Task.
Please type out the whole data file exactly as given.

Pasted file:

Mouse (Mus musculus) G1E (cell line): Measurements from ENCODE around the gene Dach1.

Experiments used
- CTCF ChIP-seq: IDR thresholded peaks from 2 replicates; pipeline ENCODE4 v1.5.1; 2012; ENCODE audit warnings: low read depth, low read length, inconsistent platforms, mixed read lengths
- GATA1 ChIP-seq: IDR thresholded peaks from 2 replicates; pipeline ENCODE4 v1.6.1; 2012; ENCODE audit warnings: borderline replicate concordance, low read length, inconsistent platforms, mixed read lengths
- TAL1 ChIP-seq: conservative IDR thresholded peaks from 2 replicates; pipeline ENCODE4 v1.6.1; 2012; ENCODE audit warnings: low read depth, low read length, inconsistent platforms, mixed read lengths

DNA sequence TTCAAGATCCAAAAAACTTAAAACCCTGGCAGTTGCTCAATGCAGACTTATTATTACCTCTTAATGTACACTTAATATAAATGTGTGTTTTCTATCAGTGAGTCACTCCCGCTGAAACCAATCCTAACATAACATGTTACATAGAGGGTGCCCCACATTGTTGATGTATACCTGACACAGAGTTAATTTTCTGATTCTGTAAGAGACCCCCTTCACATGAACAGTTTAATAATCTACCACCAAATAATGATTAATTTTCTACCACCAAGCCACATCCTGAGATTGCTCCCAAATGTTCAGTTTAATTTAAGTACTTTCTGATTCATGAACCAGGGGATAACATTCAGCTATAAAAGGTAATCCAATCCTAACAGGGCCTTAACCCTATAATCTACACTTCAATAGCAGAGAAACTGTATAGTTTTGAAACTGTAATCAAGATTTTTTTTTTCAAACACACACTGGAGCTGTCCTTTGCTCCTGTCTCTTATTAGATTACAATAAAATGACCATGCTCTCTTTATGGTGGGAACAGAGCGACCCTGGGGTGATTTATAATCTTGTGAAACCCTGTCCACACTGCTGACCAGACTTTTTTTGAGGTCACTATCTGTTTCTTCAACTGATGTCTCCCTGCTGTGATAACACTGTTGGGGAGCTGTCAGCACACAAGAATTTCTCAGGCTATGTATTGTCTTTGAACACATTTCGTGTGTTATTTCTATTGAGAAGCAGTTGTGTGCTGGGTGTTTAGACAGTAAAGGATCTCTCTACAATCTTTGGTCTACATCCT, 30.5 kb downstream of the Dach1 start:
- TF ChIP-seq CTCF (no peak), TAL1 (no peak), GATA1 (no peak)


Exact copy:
Mouse (Mus musculus) G1E (cell line): Measurements from ENCODE around the gene Dach1.

Experiments used
- CTCF ChIP-seq: IDR thresholded peaks from 2 replicates; pipeline ENCODE4 v1.5.1; 2012; ENCODE audit warnings: low read depth, low read length, inconsistent platforms, mixed read lengths
- GATA1 ChIP-seq: IDR thresholded peaks from 2 replicates; pipeline ENCODE4 v1.6.1; 2012; ENCODE audit warnings: borderline replicate concordance, low read length, inconsistent platforms, mixed read lengths
- TAL1 ChIP-seq: conservative IDR thresholded peaks from 2 replicates; pipeline ENCODE4 v1.6.1; 2012; ENCODE audit warnings: low read depth, low read length, inconsistent platforms, mixed read lengths

DNA sequence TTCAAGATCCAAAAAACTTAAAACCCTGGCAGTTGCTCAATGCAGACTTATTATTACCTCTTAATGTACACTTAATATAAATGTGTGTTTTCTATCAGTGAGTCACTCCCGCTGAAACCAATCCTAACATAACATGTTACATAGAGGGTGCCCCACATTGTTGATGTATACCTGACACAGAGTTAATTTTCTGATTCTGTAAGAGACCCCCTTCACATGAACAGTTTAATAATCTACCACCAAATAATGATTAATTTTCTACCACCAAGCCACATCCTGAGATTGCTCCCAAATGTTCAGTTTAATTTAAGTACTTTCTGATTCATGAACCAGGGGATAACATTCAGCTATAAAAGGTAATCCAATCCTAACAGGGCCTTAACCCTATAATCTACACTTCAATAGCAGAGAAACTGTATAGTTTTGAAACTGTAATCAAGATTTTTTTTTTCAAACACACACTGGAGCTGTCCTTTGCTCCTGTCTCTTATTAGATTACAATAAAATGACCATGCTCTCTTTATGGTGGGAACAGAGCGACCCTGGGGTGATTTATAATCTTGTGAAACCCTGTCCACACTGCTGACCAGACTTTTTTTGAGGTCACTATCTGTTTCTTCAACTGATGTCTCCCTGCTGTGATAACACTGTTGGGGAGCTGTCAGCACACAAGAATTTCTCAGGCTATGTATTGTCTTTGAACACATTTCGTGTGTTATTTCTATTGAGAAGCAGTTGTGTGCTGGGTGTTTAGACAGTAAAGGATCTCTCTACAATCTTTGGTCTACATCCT, 30.5 kb downstream of the Dach1 start:
- TF ChIP-seq CTCF (no peak), TAL1 (no peak), GATA1 (no peak)